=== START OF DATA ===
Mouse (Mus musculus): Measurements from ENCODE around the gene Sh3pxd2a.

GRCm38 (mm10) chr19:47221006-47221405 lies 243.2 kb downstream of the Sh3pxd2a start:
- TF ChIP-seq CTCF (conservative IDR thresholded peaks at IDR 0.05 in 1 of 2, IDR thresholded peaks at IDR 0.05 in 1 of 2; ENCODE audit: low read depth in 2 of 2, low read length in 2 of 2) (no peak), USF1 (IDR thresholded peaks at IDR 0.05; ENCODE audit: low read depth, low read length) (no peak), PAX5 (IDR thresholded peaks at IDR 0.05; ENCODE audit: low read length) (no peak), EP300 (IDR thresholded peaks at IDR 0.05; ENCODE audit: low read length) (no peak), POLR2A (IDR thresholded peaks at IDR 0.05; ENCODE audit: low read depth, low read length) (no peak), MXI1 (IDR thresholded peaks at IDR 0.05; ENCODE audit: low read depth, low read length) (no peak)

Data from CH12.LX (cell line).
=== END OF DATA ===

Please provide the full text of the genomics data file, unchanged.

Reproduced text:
Mouse (Mus musculus): Measurements from ENCODE around the gene Sh3pxd2a.

GRCm38 (mm10) chr19:47221006-47221405 lies 243.2 kb downstream of the Sh3pxd2a start:
- TF ChIP-seq CTCF (conservative IDR thresholded peaks at IDR 0.05 in 1 of 2, IDR thresholded peaks at IDR 0.05 in 1 of 2; ENCODE audit: low read depth in 2 of 2, low read length in 2 of 2) (no peak), USF1 (IDR thresholded peaks at IDR 0.05; ENCODE audit: low read depth, low read length) (no peak), PAX5 (IDR thresholded peaks at IDR 0.05; ENCODE audit: low read length) (no peak), EP300 (IDR thresholded peaks at IDR 0.05; ENCODE audit: low read length) (no peak), POLR2A (IDR thresholded peaks at IDR 0.05; ENCODE audit: low read depth, low read length) (no peak), MXI1 (IDR thresholded peaks at IDR 0.05; ENCODE audit: low read depth, low read length) (no peak)

Data from CH12.LX (cell line).